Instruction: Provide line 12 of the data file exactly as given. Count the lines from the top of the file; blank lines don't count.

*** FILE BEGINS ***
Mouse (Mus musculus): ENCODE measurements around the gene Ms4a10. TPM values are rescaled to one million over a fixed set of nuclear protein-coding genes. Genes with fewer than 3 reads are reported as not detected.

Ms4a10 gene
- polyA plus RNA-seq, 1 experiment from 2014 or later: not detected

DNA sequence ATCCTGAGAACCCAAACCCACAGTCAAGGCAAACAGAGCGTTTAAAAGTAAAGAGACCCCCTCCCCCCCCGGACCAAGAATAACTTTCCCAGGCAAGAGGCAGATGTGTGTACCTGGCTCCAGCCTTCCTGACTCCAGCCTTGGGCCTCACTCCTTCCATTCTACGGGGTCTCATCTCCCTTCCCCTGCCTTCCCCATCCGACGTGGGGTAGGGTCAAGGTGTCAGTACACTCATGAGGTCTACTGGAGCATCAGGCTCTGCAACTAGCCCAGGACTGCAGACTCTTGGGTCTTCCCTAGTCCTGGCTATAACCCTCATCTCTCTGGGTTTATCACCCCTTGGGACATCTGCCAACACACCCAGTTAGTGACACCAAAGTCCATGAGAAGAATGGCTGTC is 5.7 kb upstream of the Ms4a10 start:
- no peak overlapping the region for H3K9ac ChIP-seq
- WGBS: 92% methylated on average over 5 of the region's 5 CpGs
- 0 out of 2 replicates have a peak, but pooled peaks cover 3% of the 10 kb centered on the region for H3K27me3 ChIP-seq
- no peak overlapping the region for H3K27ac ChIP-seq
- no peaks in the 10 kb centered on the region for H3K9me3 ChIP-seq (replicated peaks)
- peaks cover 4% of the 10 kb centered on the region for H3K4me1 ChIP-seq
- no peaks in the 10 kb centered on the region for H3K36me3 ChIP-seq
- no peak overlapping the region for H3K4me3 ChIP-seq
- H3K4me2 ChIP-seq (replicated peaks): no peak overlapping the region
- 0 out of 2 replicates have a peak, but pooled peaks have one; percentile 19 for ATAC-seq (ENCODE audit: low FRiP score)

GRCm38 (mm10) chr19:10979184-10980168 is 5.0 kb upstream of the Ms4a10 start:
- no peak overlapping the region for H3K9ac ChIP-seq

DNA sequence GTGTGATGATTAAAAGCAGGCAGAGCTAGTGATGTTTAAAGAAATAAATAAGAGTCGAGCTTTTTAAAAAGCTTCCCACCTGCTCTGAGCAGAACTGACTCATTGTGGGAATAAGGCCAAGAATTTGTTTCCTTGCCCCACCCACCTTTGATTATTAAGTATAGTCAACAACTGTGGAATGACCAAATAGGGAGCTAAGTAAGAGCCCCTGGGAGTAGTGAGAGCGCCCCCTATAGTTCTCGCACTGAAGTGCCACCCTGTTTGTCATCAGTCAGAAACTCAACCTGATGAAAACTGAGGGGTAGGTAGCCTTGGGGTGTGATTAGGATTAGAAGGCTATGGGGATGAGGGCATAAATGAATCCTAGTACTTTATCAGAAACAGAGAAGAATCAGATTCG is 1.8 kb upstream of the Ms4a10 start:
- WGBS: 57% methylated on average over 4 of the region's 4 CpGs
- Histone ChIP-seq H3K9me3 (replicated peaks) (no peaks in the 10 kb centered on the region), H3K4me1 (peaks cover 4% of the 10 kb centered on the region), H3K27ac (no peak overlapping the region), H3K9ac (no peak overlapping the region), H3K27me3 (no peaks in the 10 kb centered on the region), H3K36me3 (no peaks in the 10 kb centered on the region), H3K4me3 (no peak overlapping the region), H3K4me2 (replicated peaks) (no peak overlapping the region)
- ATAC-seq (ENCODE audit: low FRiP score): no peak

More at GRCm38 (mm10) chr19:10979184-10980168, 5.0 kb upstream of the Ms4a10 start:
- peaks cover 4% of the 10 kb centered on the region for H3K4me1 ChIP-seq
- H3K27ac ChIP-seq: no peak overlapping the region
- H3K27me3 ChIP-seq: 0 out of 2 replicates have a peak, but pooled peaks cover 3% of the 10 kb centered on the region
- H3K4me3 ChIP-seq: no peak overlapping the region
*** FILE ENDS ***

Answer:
- no peak overlapping the region for H3K4me3 ChIP-seq